Bullying can take many forms, and its victims aren't always meek or socially awkward. Sometimes a victim can seemingly have everything – huge wealth, unnatural talent and a beautiful wife. Kevin Pietersen MBE, for all his bling and brashness, is just such a victim. He has been ejected from the England cricket team, possibly never to return, following a campaign that makes the Borgias look like honest conciliators.
Derided by team mates openly in their autobiographies – no fines or bans for breaking the omerta of the dressing room for Graeme Swann – KP is then publicly lampooned on social media by a hanger-on who is egged on by "team" mates.
This is excused as banter but is really the old schoolyard habit of taking someone down a peg or two. If you were in a workplace where colleagues had gone public with criticism and then castigated you on Twitter you could probably claim workplace bullying. A jealous clique has set about, it seems, undermining KP, and you do that most effectively in English team sport by taking the piss.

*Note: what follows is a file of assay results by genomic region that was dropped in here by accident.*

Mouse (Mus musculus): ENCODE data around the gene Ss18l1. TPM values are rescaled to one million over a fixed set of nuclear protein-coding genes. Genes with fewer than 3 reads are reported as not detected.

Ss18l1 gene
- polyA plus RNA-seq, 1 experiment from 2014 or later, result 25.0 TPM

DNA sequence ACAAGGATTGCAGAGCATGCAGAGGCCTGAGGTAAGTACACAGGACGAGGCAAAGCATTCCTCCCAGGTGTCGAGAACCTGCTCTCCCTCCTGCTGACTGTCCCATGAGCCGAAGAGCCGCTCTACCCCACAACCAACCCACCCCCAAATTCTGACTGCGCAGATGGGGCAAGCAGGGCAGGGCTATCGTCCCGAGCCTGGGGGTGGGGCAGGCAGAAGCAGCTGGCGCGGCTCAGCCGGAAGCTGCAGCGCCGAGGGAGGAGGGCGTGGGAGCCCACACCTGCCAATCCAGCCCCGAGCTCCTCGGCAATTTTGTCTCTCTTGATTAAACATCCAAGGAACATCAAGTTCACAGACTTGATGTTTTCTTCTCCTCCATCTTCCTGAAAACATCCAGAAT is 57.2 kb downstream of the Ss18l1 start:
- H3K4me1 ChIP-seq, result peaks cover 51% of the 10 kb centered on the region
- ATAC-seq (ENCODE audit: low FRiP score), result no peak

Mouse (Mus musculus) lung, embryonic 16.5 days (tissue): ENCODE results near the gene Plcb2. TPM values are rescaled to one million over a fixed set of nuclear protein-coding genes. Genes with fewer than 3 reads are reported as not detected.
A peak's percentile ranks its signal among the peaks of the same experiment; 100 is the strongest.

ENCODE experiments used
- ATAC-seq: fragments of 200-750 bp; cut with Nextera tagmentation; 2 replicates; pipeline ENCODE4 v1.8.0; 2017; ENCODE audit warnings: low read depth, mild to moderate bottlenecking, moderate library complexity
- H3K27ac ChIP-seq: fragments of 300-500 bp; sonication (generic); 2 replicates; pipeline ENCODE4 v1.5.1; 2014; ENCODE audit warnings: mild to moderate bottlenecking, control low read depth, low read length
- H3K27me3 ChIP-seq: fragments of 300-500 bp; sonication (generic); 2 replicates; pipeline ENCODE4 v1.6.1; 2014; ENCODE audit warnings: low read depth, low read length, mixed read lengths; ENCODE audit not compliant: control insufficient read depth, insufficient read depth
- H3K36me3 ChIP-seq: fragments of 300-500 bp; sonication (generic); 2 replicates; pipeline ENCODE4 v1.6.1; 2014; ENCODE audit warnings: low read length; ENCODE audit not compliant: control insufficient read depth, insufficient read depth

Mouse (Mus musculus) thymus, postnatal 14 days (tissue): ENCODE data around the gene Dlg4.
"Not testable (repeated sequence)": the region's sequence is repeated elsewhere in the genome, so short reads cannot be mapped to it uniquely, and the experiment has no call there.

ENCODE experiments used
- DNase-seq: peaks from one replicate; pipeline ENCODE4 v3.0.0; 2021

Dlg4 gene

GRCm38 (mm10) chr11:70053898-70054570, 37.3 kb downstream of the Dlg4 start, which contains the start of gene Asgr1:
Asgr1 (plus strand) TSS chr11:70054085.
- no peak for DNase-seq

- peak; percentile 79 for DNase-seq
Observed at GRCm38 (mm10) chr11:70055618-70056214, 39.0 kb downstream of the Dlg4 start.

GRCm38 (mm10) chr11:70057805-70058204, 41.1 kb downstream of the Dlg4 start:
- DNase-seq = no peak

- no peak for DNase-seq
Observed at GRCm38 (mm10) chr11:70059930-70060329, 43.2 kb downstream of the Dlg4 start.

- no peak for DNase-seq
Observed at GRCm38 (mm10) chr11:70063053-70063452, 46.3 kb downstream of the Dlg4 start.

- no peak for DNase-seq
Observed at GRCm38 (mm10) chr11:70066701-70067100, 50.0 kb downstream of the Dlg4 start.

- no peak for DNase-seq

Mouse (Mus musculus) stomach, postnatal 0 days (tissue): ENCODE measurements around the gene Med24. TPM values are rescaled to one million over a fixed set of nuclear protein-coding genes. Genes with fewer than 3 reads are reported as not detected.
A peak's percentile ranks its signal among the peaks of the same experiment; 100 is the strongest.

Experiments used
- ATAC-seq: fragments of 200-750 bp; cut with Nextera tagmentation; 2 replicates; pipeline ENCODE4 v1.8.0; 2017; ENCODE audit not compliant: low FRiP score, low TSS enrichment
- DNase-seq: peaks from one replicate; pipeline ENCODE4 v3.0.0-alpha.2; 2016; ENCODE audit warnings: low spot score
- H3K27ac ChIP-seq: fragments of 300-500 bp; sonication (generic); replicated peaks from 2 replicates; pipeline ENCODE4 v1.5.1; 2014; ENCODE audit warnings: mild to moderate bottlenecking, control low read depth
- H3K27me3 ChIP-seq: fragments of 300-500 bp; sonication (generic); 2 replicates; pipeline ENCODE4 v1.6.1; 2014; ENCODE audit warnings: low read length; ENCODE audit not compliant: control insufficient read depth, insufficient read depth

KP is used to dressing-room banter, being South African, but is he used to this English trait of knocking those whose panache makes them stand out? Where does banter stop and bullying commence? I'd argue the Twitter account crossed that line.
England's much lauded captain, Andrew Strauss, has been captured by this clique. Some seemingly unpleasant texts sent in a foreign language by KP about Strauss were the final straw, but really a captain should be a bigger man than that. The great 1990s and 2000s Australia team was famously riven with loathing – Shane Warne and Steve Waugh apparently barely spoke but they still produced the best cricket, arguably, the world has ever seen.
OK, Pietersen is what we'd call in the north a bit of a "gobshite", but what Team England should understand is that his brashness may well be insecurity, his bling may reflect his cultural rootlessness. KP is, by a country mile, the finest batsman I have ever seen play for England and he has gone too soon.
Julian Knight is a personal finance editor and author of 'Cricket for Dummies' (Wiley)